1939 Chillán earthquake

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1939 Chillán earthquake
1939 Chillán earthquake is located in South America
Chillán
Chillán
1939 Chillán earthquake
Date January 24, 1939 (1939-01-24)
Magnitude 8.3 MS [1][2]
Depth 60;[1] 80-100[3] km
Epicenter 36°12′00″S 72°12′03″W / 36.20000°S 72.20083°W / -36.20000; -72.20083Coordinates: 36°12′00″S 72°12′03″W / 36.20000°S 72.20083°W / -36.20000; -72.20083 [1]
Areas affected Chillán, Chile
Casualties ~28,000

The 1939 Chillán earthquake occurred in south-central Chile on 24 January and had a surface wave magnitude of 8.3.[1][2] With a death toll of around 28,000,[4] compared to the 2,231 – 6,000 (official estimates vary greatly)[5][6] of the Great Chilean Earthquake of 1960, it is the single deadliest earthquake in Chile.

Earthquake[edit]

At 23:33, the earth began to shake strongly underneath Chillán, destroying more than half of it, at around 3,500 homes (including the recently constructed Casa Rabié) which then was in the city. After this quake, others came, which, although they were less intense, left the city completely destroyed. Until then, the Cathedral of Chillán had been one of the principal buildings of the area, but it was completely destroyed by the earthquake. The church that was built to replace the one destroyed in the earthquake was designed specifically to withstand future earthquakes.

Some minutes after the earthquake in Chillán, at 23:35, Concepción was violently hit. Almost all of the buildings (around 95% of the houses) were completely destroyed. There was a show going on in the theater of Concepción at the moment of the earthquake. The large chandelier that was suspended in the ceiling of the theater started to swing. The people inside were terrified, so they fled down the stairs, but the spiral staircase cracked, causing many people to fall into the gap. In the intersection of O’Higgins and Aníbal Pinto avenue the bodies accumulated, which were later brought to the cemetery, and interred in large strips of land.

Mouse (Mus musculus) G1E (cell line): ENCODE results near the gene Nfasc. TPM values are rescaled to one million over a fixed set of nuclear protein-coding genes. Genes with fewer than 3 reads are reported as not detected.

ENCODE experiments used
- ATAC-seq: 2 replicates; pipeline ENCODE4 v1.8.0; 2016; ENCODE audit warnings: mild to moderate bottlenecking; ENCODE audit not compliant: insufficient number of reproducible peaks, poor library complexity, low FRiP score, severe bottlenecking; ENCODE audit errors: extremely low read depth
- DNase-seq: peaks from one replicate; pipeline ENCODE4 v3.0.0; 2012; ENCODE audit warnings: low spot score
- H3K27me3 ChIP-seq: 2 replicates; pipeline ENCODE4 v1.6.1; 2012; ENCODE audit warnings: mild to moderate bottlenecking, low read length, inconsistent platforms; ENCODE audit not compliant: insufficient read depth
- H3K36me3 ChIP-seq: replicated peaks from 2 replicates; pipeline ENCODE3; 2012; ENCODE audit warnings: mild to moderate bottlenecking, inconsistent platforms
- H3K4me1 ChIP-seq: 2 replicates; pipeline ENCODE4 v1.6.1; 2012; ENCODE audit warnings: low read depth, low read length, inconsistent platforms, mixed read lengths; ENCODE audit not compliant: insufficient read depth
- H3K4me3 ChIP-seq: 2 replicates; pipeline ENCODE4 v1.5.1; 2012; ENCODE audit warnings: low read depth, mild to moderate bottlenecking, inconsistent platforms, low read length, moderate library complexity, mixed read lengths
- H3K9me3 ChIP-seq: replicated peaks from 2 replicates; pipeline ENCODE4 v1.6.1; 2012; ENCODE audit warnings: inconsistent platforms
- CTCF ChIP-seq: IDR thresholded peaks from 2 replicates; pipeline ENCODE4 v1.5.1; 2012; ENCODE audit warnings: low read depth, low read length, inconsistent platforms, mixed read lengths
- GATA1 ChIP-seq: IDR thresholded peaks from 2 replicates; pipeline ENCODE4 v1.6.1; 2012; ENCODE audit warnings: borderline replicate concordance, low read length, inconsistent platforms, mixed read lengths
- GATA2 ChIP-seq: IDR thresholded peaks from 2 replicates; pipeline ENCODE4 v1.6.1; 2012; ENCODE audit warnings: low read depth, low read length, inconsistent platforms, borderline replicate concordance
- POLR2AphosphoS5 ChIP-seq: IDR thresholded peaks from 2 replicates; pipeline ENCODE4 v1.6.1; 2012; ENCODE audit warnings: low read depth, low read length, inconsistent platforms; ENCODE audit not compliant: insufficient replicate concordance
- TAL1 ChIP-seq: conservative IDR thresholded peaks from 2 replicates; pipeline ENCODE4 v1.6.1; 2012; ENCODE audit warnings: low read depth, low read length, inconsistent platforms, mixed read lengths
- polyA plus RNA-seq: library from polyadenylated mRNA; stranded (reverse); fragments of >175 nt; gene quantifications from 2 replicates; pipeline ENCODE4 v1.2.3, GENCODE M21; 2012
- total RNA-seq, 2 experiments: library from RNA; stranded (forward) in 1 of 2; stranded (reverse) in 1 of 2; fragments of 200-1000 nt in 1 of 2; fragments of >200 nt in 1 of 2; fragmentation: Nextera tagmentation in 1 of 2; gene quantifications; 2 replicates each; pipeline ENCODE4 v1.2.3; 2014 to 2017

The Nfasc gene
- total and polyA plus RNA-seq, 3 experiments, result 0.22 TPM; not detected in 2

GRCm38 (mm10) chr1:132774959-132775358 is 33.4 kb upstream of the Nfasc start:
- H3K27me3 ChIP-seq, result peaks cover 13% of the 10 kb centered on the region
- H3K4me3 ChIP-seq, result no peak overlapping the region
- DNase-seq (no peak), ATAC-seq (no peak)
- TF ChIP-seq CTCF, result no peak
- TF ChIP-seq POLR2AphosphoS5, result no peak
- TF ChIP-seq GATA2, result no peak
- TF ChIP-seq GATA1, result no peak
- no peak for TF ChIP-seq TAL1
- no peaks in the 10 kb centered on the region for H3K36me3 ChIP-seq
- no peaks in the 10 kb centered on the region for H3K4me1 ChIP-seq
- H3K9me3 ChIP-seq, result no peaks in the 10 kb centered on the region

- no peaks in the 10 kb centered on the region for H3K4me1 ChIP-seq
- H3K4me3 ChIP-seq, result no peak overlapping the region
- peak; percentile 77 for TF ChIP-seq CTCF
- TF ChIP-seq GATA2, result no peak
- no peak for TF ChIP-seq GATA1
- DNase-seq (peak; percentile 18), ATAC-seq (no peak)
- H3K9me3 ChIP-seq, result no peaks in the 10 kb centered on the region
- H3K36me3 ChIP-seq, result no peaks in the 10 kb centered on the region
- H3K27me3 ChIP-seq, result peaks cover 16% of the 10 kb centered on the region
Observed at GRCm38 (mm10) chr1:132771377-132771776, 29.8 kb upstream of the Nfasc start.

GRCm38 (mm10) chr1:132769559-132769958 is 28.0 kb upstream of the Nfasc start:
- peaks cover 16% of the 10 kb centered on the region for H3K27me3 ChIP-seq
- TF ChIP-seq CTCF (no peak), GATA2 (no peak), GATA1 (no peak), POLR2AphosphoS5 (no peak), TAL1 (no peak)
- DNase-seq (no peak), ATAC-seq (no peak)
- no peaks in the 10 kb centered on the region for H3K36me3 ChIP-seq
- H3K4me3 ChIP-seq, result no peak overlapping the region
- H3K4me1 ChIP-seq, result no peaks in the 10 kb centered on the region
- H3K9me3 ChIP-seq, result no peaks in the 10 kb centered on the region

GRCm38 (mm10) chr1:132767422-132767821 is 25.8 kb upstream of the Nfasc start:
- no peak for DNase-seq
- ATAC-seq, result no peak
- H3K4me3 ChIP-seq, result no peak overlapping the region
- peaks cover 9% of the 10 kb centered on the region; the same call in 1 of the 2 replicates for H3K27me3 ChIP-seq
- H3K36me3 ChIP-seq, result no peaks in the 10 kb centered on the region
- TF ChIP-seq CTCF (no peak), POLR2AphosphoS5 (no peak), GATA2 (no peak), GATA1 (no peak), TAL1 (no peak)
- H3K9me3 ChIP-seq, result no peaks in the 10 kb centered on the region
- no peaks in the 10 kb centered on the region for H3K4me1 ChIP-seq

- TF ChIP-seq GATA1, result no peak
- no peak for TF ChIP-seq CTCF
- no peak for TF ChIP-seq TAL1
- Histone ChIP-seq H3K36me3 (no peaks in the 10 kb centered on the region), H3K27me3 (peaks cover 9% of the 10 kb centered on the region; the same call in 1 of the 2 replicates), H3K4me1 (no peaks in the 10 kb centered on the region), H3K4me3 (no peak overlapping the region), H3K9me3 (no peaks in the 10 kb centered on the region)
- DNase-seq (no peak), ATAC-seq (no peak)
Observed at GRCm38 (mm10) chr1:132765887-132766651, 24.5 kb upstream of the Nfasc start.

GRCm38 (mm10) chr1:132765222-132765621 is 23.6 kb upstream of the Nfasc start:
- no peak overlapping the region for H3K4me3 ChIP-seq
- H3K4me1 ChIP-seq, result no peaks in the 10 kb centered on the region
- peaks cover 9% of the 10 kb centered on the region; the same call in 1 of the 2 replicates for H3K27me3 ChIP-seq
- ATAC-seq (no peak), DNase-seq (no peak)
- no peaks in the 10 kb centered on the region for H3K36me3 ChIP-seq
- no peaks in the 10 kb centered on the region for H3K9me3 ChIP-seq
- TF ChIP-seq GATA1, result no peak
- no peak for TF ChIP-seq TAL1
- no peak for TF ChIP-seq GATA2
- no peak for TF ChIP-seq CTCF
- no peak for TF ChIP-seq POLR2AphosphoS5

The electricity was cut in all of the city and tens of fires were reported in various points of the city. The potable water supply was also seriously affected. The material damages in all of the city were evaluated to be more than three thousand million pesos. Various emblematic buildings of the city were destroyed, like the central market, Correos de Chile, but the most emblematic was the plaza of independence, which was seriously damaged. Its two towers leaned dangerously, and because of this they had to be demolished. Another building that was affected was the first building of the old Central Station of Concepción. In 1941, the construction of a second station building began.

Geology[edit]

The community of Chillán is situated in the continental territory of Chile. The city of Chillán was built on a tectonic structure at the end of the Tertiary Period in the part of the Longitudinal Valley which is identified with the Central level. Morphologically, the land corresponds to an alluvial plain, which predominates with fluvioglacial sediments, conformed during the Cuaternario by the action of the Rivers nuble and Cato in the north and the River Chillán in the south, both tributary streams of the large drainage basin of Itata. The natural flow of the enclave of Chillán is confirmed by later geological studies, found the root of the earthquake of 1939, when a prospection of more than 80 meters was carried out, without finding the bedrock.

Response[edit]

In the aftermath of the disastrous 1939 Chillán earthquake the government created CORFO (Spanish acronym for Production Development Corporation) to help in the reconstruction of the country and to industrialize the country, mechanize the agriculture and help mining to develop.[7][8]

Gallery[edit]

References[edit]

  1. ^ a b c d Servicio Sismológico Universidad de Chile, "Sismos importantes y/o destructivos desde (1570 - a la fecha) – Important and/or destructive earthquakes (1570-present)" (Spanish)
  2. ^ a b "Worst of the Century". TIME. 23 September 1985. Retrieved 24 January 2011.  (subscription required)
  3. ^ Beck, S.; Barrientos, S.; Kausel, E.; Reyes, M. (1998). "Source characteristics of historic earthquakes along the central Chile subduction Askew et alzone". Journal of South American Earth Sciences 11 (2). doi:10.1016/S0895-9811(98)00005-4. ISSN 0895-9811. 
  4. ^ "Earthquakes with 1,000 or More Deaths since 1900". Earthquake Hazards Program. USGS Earthquake.usgs.gov. 30 November 2012. Retrieved 9 January 2013. 
  5. ^ "The Largest Earthquake in the World – Articles". U.S. Geological Survey. Archived from the original on 7 January 2007. Retrieved 9 January 2012. 
  6. ^ "Emergency & Disasters Data Base". Centre for Research on the Epidemiology of Disasters (CRED). Archived from the original on 21 June 2007. Retrieved 9 January 2012.  (Exact data location missing from URL)
  7. ^ "Ley que crea la CORFO", Memoria histórica cámara de diputados (in Spanish), retrieved June 30, 2013 
  8. ^ "Cordporación de Fomento a la Producción (1939-1952)", Memoria chilena (in Spanish), retrieved June 30, 2013